Health Dangers in Your Hose: Are You Watering Your Garden With Endocrine Disruptors and Toxic Chemicals?
Photo Credit: Brandon Bourdages/ Shutterstock.com
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What says summer like running through the sprinkler, eating a homegrown tomato off the vine, or drinking right from the garden hose? Unfortunately, those summer experiences might come with toxic chemicals like lead, bisphenol A (BPA), phthalates, and even flame retardants. That's what the Ecology Center found out when it tested a number of different common garden products recently.
The finding that your hose might be the most dangerous tool in your garden was not necessarily what the Ecology Center expected to find.
“We've been looking at a wide range of products where there is a credible connection to having human exposure and we know that consumer products are a very significant source of exposure to many of these chemicals,” explained John Gearhart, the Ecology Center's research director. “We've looked at everything from baby products to toys to things as big as vehicles and building materials.”
They had not yet examined garden products, and a few people had asked about them. “We started off trying to do a broader assessment and we did screen a range of products, but overwhelmingly we found that the garden hoses were of most concern.”
What is so dangerous about an innocent-looking hose? To start, one in three of the hoses tested had levels of lead that exceeded drinking water standards. And water sampled from one hose was 18 times the levels allowed in drinking water! Only there is nothing illegal about this, because hoses are not regulated by the same laws that limit lead leached by plumbing fixtures into drinking water. (Since, you know, no one is ever going to drink out of a hose or use it to water plants they might eat.) Brass, often used in plumbing fixtures, is an alloy that can contain up to 8 percent lead. In addition to its uses in brass fixtures, lead is also sometimes used as stabilizers or pigments, particularly in yellow or green hoses. Lead is a neurotoxin and children are more vulnerable to lead poisoning than adults.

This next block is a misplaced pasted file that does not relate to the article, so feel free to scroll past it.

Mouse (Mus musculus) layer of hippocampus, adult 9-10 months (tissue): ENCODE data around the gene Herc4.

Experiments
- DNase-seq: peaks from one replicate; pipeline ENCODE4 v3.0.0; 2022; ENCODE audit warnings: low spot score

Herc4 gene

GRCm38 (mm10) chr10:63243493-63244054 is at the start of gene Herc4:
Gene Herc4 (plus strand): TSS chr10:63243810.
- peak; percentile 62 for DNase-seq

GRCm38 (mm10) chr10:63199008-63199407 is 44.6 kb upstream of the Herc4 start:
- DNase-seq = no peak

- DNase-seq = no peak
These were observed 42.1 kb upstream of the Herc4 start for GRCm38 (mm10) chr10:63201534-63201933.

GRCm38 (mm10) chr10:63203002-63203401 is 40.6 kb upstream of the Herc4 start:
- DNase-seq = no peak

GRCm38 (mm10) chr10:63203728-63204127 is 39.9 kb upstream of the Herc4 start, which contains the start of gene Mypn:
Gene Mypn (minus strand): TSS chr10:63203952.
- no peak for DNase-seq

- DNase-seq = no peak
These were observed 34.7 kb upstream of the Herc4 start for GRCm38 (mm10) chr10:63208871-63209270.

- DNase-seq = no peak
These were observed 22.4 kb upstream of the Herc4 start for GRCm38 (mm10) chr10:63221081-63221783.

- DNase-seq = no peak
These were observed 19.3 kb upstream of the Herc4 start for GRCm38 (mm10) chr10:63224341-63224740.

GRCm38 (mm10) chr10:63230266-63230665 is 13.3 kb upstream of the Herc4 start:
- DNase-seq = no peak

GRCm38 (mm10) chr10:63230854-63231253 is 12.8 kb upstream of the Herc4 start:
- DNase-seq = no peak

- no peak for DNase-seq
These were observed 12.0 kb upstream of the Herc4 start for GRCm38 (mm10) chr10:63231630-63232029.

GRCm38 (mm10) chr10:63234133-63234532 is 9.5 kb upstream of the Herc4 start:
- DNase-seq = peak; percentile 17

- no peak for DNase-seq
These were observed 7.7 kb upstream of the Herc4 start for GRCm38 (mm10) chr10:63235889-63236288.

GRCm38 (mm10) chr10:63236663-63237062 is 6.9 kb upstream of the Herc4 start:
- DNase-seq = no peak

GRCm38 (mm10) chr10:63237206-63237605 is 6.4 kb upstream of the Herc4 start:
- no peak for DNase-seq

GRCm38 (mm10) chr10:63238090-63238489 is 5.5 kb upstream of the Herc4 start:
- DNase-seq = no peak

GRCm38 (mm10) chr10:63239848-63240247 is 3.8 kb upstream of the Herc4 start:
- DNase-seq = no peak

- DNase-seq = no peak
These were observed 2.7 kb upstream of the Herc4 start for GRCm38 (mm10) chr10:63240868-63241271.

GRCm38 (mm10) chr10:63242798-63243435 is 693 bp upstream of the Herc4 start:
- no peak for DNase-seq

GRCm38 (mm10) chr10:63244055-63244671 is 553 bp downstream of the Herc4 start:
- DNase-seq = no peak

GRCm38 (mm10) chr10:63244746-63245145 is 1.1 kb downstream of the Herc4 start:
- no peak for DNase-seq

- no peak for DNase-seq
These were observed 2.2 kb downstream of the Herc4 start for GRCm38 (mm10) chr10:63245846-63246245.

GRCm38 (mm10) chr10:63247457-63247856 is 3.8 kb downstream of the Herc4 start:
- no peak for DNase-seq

The good news is that the state of California took action against three major manufacturers of water hoses over lead content in their products in 2003 and settled in 2004. Under the settlement, the companies Teckni-Plex, Inc.; Plastic Specialties and Technologies, Inc. Teknor Apex Company; and Flexon Industries Corporation were to limit the lead content in their products. (The details are on this page, toward the bottom.) While the Ecology Center did not test any of these brands for lead leaching, presumably gardeners who purchased their hoses since 2007, when the settlement terms fully took effect, can skip worrying about lead – and instead only worry about other chemicals like BPA and phthalates.
For anyone familiar with polyvinyl chloride (PVC), nicknamed “poison plastic,” it should come as no surprise that PVC hoses contain phthalates and leach them into the hose water. According to Gearhart “most vinyl hoses are going to have phthalate plasticizers in them.” Phthalates, used as plasticizers, are endocrine disruptors, and some studies link them to liver cancer. Levels of one phthalate, DEHP, was found in the hose water at a rate of four times the amount permitted in drinking water. Several phthalates have been banned in children's toys, but they are still used in garden hoses and garden gloves.
Another concern found was BPA, an endocrine disruptor that has gotten a lot of publicity recently due to campaigns to ban it from use in baby bottles and sippy cups. Nowadays, consumers have wised up, and many plastic water bottles are marketed as “BPA-free.” The hose industry has faced no such scrutiny, it seems. This endocrine-disrupting chemical was found at a level 20 times higher than what is considered a safe amount in drinking water by the National Science Foundation.